At the moment, there seems to be only one builder's crane in operation in Pontevedra. And this is constructing not a block of flats or a comunidad but just a single unifamiliar (detached) house. Unfortunately, it's just below mine, as you can see from these fotos:-
The distant view, via my bedroom bougainvillea.
And the zoom view, which (ironically) is rather more true-to-life:-
Readers of my post of 24 April may recall that work began about that time with the noisy cracking of the granite subsoil. In other words, around 3 months ago. My understanding is it's not uncommon for a house to be completed in this time in the UK, whereas my suspicion has long been it takes nearer to 2 years on average here. Or 6 years for the houses - finished but still unoccupied - right behind mine. We will see with this one, on which - it has to be said - work is episodic.
In honour of his recent death, I'm re-reading one of Tom Sharpe's novels - 'Ancestral Vices' - one of only two I've got left on my shelves after friends have 'borrowed' the others. I've read many funny novels in my time but, as far as I can recall, only Sharpe can keep a smile permanently on my face as I read. Augmented by a regular belly-laugh. An amazing writer, whom I highly recommend.
Spanish Corruption: As the governing PP party's strategy of just shrugging off the serious accusations made against it hasn't worked, they're now on a new tack - trying to undermine the judge who's presiding over the initial interrogation stage of the (long, long) judicial process. Their other strategy is to close ranks to stymie the parliamentary process of a a motion of censure against the government, with no one from the party - except Rajoy's long-standing antagonist, Esperanze Aguirre - willing to say anything at all about the accusations. En passant, the most black money is said to have been channelled not to President Rajoy (a mere 350,000 euros) but to a consultant called Pedro Ariola(who he?), whose sticky hands pocketed 1.5m euros. True, Rajoy was the second largest beneficiary but there's no real comparison. I wonder what the explanation is. Was Ariola a friend of the conduit in the dock? Finally on this, I read this morning that Rajoy isn't obliged to speak during the censure debate: he can delegate this to one of his faithful lieutenants. So, a wide choice. Democracy is not yet alive and well in Spain, though it's only a young creature after all. And hasn't yet learnt to walk.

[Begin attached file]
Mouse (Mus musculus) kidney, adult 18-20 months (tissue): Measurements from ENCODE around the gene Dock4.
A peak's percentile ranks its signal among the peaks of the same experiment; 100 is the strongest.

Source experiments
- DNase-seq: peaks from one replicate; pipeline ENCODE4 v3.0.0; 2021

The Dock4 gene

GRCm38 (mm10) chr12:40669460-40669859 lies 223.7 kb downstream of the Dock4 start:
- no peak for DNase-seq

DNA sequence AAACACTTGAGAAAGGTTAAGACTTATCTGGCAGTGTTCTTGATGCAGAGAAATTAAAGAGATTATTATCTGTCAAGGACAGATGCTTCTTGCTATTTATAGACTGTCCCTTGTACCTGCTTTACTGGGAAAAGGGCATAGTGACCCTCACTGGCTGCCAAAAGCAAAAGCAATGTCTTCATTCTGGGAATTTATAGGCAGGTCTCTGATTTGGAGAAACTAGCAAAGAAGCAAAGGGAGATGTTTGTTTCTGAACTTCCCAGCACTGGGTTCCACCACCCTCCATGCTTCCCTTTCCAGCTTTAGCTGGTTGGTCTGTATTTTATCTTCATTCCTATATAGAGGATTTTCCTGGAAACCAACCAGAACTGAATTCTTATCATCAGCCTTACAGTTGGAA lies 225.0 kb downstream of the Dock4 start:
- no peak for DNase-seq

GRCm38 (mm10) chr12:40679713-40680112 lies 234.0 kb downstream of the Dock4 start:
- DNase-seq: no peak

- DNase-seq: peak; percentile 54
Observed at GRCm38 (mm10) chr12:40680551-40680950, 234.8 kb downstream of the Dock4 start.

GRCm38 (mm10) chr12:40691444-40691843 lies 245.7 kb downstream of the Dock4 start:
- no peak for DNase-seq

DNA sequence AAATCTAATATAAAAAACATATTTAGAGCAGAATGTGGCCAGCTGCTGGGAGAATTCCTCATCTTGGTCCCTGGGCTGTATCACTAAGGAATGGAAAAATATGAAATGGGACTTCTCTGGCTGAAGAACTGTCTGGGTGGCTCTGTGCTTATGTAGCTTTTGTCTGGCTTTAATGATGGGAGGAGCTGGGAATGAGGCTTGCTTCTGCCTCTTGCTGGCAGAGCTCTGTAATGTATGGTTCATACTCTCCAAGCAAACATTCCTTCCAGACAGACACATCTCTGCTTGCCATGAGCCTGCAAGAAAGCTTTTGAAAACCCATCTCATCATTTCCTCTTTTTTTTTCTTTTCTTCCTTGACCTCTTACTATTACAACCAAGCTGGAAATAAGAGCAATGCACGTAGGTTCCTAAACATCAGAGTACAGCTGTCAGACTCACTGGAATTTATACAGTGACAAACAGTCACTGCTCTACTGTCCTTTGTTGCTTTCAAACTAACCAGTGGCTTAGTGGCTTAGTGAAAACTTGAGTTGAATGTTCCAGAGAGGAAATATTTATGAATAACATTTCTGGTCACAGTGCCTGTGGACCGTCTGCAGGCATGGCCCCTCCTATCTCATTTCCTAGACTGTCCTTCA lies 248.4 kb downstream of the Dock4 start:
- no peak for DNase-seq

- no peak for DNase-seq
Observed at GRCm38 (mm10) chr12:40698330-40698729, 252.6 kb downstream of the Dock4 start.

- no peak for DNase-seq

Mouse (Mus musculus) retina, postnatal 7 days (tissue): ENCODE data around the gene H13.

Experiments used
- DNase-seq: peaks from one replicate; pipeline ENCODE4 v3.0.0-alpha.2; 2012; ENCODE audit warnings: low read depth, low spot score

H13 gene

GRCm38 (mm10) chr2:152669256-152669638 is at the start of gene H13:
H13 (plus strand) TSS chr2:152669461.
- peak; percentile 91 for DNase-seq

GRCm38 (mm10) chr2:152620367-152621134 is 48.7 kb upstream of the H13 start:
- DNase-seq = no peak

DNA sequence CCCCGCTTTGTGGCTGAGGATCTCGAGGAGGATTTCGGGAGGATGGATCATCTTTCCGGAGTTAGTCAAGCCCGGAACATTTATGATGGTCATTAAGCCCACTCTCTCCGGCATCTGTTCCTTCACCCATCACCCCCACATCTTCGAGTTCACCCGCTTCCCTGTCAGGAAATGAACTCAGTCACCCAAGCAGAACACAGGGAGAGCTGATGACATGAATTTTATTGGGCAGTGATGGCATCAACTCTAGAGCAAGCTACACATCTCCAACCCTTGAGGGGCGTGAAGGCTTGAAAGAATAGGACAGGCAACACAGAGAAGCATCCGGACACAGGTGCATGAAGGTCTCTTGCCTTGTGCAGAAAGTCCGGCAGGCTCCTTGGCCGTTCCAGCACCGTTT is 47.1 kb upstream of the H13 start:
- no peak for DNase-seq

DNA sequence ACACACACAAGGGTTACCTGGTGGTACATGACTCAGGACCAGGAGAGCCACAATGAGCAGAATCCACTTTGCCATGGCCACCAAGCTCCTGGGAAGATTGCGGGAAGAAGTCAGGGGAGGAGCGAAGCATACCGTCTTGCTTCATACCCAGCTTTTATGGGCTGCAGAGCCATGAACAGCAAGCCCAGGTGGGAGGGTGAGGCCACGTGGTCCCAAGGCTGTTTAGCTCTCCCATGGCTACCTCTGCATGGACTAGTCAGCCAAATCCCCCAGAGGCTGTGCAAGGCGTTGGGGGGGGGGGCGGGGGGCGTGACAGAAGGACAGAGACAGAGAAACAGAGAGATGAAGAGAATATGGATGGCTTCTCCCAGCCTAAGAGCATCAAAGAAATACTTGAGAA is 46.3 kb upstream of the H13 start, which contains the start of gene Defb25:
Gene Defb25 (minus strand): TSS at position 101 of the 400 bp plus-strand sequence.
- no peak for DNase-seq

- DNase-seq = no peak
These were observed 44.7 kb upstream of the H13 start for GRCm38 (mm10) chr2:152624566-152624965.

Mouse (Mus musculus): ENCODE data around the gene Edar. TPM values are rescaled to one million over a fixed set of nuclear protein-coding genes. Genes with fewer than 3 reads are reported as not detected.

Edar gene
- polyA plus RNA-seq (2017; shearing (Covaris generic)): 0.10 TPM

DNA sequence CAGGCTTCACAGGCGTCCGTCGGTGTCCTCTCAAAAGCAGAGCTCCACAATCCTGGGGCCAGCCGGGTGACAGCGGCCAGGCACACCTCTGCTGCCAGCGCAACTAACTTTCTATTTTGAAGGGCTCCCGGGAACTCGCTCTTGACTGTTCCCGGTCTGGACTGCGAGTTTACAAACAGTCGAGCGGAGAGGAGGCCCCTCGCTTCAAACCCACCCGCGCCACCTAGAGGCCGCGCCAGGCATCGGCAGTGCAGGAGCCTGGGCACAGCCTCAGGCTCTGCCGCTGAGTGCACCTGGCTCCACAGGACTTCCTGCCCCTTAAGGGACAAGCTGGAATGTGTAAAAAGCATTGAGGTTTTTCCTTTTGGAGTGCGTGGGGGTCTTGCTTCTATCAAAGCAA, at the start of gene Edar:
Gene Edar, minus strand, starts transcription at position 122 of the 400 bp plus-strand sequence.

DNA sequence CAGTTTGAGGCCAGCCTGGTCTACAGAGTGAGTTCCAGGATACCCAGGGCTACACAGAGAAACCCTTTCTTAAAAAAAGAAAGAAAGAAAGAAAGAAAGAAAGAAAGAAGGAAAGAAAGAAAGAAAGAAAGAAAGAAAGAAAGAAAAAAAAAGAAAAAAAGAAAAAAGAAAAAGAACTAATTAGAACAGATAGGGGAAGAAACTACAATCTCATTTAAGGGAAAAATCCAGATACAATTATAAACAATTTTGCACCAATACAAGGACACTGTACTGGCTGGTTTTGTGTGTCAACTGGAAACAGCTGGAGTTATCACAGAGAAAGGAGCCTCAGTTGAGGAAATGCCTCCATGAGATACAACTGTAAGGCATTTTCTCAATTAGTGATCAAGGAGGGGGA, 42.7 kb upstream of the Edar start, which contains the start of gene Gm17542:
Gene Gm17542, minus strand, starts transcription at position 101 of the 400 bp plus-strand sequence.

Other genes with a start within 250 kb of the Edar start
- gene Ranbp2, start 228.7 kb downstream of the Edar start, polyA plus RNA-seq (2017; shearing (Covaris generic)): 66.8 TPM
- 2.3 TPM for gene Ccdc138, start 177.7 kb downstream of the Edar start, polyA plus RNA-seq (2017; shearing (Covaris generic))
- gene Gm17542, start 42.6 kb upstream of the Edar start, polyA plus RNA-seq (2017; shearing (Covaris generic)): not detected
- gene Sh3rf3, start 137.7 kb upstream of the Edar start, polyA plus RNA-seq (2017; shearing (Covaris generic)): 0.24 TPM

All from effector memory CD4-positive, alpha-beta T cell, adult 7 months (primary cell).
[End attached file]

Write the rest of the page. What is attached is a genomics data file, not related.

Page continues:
Talking about closing ranks (or rallying round) . . . One Spanish phrase for this is hacer piña. Or 'to make a pineapple'. Soft inside, hard outside. I was reminded of this yesterday when the lovely Ester used the phrase copa del pino, or the 'top of the pine-cone'. Meaning something huge, dreadful. I think.
For Spain's ship builders, the bad-to-terrible news is that the EU Commission has decided they must pay back millions and millions (if not billions) in 'illegal' subsidies received from the government over the last 5 years. It could've been worse: it could've been 7 years. If this happens, it will - allegedly - bankrupt the industry and throw tens of thousands of people out of work. So I wonder whether it will happen and what the EU will do when it - almost certainly - doesn't happen. I mean, has Spain yet paid the humongous fine imposed on her after the flax scandal of the late 90s?
Finally . . . I saw an article yesterday authored by someone called Gabriela Cowperthwaite, which struck me as an odd combination of exotic Latin and down-to-earth Yorkshire. I was close but not close another. Its origins lie in the other side of the island, in Cumbria. The red rose, not the white.